Sunday, December 14, 2014

Film Review: Exodus:Gods and Kings


"Director Ridley Scott tackles one of the most ambitious films of 2014 but just barely hits the mark."

Exodus: Gods and Kings opens with brother's Moses & Ramses deliberating over an impending attack from The Hitties. I thought that this offered a nice backdrop to the film since there are very few people making biblically historical epics anymore. Director  Ridley Scott seems to be one most poised and  likely to keep doing it. The fictional story of Gladiator is obviously the most celebrated of these epic's, but he’s made others that are, if nothing else, sweeping and full of grandeur if not necessarily the most engaging in story. His 2005 film Kingdom of Heaven about the Crusades was plagued by lots and lots of cuts and the later-released director’s cut, which is much longer, was hailed as something of a forgotten masterpiece. I believe that his newest film Exodus: Gods and Kings has fallen victim to the same kind of truncating. Given how big Scott is on director’s cuts, maybe the studios ought to just let him release these movies into theaters. 
As mentioned before Exodus: Gods and Kings is certainly an ambitious film, attempting to cover much of the incredibly lengthy book from the Old Testament about Moses, a Prince of Egypt who fled  when it’s discovered he had  committed murder. The Hebrew  people are indentured to the Egyptians who use them as slave labor, all the way through to the creation of The Ten Commandments. Naturally, a book like Exodus  is going to take up a lot of time, and it was initially reported that the film was well over 3 hours. However, it was  cut down to a manageable but brisk 2.5 hours and, as a result, it feels a lot of the time like we’re watching an edited highlights reel of the story, forsaking character development moments and truth for the sake of plot and action.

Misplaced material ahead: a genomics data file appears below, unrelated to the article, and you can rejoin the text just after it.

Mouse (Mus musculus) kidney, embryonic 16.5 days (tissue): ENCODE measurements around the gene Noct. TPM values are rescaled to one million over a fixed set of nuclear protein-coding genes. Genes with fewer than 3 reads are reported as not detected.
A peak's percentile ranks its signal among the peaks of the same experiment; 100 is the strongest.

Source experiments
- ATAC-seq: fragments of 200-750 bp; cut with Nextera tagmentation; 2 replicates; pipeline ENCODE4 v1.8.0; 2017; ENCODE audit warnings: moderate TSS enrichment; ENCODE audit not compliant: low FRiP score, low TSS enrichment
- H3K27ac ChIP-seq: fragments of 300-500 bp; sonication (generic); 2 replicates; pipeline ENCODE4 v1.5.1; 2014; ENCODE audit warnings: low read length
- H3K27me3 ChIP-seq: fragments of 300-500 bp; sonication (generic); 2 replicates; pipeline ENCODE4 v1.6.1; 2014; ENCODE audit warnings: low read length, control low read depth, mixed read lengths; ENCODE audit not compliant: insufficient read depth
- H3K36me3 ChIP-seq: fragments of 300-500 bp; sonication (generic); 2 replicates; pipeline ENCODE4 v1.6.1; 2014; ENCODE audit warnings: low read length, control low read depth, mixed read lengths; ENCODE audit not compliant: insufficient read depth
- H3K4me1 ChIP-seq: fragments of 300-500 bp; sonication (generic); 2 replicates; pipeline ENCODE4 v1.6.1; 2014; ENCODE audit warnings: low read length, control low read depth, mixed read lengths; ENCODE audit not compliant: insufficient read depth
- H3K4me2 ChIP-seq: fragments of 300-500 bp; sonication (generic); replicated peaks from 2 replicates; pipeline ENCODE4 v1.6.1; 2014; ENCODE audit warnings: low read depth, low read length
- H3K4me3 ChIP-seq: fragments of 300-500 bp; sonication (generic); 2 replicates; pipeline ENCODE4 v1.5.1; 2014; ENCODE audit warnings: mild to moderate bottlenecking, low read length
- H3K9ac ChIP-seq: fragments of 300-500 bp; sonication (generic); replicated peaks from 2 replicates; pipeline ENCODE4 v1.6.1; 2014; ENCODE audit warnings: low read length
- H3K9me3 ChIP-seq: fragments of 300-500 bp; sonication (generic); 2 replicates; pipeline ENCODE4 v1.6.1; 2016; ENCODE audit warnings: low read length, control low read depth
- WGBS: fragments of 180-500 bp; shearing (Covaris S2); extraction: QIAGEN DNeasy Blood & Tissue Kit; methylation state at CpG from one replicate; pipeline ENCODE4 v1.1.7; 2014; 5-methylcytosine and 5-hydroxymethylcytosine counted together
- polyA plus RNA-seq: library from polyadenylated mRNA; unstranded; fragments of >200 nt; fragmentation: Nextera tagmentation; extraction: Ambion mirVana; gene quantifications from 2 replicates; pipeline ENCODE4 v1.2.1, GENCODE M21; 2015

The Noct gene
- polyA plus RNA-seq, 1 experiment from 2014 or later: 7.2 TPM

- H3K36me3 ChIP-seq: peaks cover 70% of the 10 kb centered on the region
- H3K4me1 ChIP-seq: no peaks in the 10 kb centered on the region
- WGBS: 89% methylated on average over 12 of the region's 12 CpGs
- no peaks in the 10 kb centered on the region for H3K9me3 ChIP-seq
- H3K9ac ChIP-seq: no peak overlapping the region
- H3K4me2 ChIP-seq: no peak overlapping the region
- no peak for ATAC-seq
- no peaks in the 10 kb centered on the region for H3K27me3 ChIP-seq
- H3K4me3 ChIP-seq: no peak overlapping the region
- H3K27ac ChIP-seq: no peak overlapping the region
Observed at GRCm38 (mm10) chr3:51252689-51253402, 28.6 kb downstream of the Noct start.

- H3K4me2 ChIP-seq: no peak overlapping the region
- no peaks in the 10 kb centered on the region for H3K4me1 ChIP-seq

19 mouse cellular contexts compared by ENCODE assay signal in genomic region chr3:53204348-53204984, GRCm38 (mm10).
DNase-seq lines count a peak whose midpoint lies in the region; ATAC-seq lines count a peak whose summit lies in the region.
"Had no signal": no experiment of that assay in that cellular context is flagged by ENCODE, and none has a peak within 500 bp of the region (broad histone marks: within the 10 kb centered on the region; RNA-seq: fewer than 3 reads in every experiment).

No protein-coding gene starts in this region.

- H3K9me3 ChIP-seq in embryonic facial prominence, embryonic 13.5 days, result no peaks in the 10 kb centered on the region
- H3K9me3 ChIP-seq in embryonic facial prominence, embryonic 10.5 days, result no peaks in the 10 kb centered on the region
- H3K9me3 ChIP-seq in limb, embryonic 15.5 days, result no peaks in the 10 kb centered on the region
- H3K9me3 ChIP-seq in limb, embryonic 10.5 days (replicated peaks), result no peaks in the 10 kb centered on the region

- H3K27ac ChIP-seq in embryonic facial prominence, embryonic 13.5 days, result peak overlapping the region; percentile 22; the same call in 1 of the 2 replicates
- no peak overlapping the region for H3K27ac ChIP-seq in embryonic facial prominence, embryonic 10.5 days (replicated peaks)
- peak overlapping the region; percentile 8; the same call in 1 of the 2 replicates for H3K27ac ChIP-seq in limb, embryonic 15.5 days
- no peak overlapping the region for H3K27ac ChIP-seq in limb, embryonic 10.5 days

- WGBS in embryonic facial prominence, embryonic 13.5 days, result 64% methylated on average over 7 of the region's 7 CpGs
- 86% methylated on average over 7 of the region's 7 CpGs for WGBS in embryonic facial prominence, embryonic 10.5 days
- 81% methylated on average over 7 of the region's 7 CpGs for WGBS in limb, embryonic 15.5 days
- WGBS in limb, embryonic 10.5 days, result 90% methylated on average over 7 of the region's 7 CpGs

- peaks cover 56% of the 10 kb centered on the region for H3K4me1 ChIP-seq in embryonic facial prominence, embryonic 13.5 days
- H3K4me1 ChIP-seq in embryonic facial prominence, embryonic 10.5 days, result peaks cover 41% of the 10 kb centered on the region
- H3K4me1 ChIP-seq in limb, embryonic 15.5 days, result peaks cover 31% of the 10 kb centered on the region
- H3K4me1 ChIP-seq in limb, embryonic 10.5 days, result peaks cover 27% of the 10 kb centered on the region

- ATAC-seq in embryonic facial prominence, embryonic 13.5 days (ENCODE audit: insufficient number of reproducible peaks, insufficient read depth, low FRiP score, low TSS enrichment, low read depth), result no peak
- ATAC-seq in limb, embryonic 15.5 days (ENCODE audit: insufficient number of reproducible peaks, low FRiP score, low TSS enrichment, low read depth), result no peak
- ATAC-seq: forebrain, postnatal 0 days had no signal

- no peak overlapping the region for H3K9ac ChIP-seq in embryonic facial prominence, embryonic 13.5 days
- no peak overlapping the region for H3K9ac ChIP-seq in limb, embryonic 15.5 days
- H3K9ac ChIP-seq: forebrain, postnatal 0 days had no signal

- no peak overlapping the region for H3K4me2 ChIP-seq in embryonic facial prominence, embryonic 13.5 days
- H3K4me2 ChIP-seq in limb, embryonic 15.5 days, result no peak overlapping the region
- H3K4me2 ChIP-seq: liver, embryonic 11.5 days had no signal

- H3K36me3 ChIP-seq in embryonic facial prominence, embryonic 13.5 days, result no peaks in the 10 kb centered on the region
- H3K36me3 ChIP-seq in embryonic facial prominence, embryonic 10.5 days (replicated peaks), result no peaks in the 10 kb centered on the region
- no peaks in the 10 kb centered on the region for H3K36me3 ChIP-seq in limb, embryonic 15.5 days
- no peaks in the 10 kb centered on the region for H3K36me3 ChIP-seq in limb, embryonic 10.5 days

In Exodus: Gods and Kings Christian Bale portrays Moses, who, when the film starts (following a few screens of text to tell us context), is a general in the Pharaoh (John Turturro)’s army along with his cousin Rhamses (Joel Edgerton), the heir to the throne. There is a prophecy given by an Egyptian Priestess that in the coming battle, one of the princes will save the other one, and the one who does the saving will become the new ruler. So naturally, Rhamses wants Moses nowhere near him, and of course Moses saves him right away in the midst of battle. Moses then travels to check on a nearby city where the Hebrew slaves have started to revolt. It’s there he learns from an elder slave named Nun (Ben Kingsley) that Moses is actually a Hebrew himself and destined to free his people. He’s naturally dismissive of this idea, but word reaches Rhamses and Moses is exiled to the desert where he eventually meets and marries Zipporah.

Nine years pass and Moses then begins having visions of a young boy who is meant to represent God who tells him that he must free the Hebrews. He eventually takes up this mantle, returns to Memphis, and begins to slowly make his war for freedom known to Rhamses, whereupon God eventually lets loose the various plagues of Egypt and  very bad things happen.